Among my books is one by Clarence Skinner . a man of the early 19th century, http://www25.uua.org/uuhs/duub/articles/clarencerussellskinner.html , notably “Worship and the Well-Ordered Life,” a slender little volume hardly more than a pamphlet, full of revolution when you read it thinking of fMRI evidence and other neurotheory. Skinner is even more unexpected when one understands that both Unitarianism and Universalism as well as many other mainstream Christian denominations value “learned ministries” so much that ministry and university (both full of words) are nearly joined and, like Skinner, many clergy go back and forth professionally. Skinner surprised me by locating worship in EXPERIENCE, which is what the “enthusiastic” (inspired) clergy claim. Of course, in their revulsion from Calvinism, Unitarians used their minds and Universalists used their hearts.
Conservatives don’t want human “felt experience” in the equation: they want written law that will prevent change and hold boundaries. The learned ministry -- and many of the professors at the University of Chicago Divinity School were in this category -- are capable of producing marvelous words. Do read a good translation of the Book of Isaiah! It will make you tremble and laugh, rage and dream. BUT it is only words, a terrific story, not your own physical sensory world, which professors call -- pejoratively -- “phenomenology” to imply that only they have the written formulas for something magically transcendent. That’s what they “profess.” The writing is meant to enjoin obedience to the rulers of a world long crumbled. We can learn good lessons from books, but they will not put you in touch with the holiness of the here and now.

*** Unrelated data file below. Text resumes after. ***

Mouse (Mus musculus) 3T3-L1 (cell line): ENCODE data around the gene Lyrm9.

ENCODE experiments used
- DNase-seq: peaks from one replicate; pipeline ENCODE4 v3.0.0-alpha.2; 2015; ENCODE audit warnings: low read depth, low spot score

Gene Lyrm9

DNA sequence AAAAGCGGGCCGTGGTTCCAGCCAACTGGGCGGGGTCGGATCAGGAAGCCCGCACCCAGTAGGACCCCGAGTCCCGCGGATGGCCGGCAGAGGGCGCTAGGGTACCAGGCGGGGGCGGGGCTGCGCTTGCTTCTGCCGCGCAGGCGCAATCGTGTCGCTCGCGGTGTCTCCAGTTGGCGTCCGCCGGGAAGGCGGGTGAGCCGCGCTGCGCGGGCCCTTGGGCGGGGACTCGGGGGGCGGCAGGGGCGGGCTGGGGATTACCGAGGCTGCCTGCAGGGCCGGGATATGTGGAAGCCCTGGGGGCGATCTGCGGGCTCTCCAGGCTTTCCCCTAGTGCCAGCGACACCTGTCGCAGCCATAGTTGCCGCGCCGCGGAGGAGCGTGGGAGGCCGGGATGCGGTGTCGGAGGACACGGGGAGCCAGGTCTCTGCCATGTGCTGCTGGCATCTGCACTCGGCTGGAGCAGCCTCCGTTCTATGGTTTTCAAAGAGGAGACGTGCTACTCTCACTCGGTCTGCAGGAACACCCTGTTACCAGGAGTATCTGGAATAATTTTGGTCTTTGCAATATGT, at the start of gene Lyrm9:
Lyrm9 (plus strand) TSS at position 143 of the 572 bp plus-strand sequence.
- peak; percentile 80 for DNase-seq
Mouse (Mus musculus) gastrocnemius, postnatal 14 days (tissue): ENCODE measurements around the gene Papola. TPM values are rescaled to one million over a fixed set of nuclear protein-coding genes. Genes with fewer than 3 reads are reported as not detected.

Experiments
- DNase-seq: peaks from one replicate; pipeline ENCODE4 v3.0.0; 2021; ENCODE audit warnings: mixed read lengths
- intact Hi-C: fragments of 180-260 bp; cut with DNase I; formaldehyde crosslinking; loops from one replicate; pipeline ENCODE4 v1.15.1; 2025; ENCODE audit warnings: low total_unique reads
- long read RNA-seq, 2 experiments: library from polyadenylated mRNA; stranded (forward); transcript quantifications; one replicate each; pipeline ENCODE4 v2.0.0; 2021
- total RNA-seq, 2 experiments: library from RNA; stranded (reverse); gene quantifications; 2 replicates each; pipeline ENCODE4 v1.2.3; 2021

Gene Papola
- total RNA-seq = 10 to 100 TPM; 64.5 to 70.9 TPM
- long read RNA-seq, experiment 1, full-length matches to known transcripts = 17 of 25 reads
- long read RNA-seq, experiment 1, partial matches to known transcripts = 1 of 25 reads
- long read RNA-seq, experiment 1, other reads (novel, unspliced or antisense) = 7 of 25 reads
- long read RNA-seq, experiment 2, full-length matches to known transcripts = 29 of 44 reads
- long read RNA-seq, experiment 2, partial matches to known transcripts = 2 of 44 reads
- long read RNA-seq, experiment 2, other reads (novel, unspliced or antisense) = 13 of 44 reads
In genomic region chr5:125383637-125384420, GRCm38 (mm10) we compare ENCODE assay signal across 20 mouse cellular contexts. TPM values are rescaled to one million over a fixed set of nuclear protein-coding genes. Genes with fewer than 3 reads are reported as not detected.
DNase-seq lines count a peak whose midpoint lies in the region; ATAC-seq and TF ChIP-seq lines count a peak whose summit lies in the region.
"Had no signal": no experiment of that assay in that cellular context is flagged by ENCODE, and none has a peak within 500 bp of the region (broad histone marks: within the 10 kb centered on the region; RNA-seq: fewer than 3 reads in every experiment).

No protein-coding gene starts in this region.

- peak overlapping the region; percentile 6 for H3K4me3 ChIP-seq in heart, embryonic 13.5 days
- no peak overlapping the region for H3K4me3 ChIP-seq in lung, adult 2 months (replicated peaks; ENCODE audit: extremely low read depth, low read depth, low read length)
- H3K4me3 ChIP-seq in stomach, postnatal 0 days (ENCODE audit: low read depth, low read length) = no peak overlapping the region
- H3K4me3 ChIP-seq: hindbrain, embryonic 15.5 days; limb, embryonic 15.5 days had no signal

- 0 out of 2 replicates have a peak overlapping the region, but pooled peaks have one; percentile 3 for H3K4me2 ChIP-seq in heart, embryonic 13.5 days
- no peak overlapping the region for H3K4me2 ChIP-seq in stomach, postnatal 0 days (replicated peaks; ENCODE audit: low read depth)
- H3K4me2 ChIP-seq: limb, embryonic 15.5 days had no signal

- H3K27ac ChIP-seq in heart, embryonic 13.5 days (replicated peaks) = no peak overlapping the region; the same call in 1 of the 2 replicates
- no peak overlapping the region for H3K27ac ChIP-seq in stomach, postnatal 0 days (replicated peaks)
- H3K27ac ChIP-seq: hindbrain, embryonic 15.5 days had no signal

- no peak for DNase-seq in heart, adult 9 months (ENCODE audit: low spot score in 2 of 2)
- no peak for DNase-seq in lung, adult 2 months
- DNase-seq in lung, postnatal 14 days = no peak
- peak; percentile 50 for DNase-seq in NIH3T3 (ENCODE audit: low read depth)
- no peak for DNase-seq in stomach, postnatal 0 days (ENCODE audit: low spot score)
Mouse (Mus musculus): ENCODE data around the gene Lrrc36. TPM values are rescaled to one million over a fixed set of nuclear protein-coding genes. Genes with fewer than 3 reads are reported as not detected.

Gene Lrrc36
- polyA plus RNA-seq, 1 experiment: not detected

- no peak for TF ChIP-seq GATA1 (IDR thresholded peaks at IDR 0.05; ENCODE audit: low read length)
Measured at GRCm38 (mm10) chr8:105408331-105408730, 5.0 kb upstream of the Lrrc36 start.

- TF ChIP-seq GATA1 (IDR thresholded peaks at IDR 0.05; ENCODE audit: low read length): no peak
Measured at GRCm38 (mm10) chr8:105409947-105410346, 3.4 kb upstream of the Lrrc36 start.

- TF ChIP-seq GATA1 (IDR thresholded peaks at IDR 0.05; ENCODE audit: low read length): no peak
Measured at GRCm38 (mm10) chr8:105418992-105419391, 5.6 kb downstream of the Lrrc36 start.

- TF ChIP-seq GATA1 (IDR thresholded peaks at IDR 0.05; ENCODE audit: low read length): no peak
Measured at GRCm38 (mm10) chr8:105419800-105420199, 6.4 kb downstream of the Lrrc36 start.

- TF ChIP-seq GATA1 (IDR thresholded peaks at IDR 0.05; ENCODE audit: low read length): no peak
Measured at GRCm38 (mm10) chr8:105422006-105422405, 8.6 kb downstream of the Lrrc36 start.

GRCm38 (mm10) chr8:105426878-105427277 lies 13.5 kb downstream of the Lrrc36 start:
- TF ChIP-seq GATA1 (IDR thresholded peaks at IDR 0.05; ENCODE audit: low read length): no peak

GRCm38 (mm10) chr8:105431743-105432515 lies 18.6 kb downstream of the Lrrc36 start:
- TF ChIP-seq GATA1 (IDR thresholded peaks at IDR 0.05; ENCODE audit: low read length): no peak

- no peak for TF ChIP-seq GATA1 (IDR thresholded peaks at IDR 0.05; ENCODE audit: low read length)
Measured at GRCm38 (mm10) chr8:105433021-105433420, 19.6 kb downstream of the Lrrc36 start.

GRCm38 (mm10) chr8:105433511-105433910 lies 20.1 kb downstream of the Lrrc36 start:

Our contemporary problem is that so much of our information is mediated by instruments. We could not detect the dark matter of the universe, the forming and progression of hurricanes, the electrochemical structure of a living cell, or the waves and traces of our own thought without instruments. But we can’t worship microscopes and oscilloscopes -- nor even computers. We CAN transmit sights and sounds without words, so that some could argue that programs like Planet Earth ARE liturgies. There have always been those who insist that nature is the truest access to the sacred, though snake-handling is probably what the philosophers call “the error of misplaced concreteness.”
Still, the patterns that will create what one might call a “landing pad” for the Holy Spirit are known and can be traced across cultures. Clear a safe space. Focus. Move your mind -- which includes body, gut, spine, all parts of the brain and maybe awareness of others -- to that place you recognize as accepting, and then just get out of the way. Open up. Be a chalice and the flame will come.
You might be alone. You might be in an ashram. You might be on top of a mountain ridge. You might be in a circle of drummers. You might be attending a symphony or sitting on a bench in an art gallery. You might be holding a lover or a baby. You won’t be thinking about where you are.
We suppress our feelings, fearing they will be scary or scandalous or embarrassing. One way we block, evade and disguise is with words that prevent us from remembering what touched our fingertips, what wreathed our noses. Borrowing words from other cultures or from the past will not help in this case. One must “Be Here Now” but, curiously when one is stretched full-length against the galaxies, that phrase has no meaning. You can read the book some other time. I wonder where my copy went.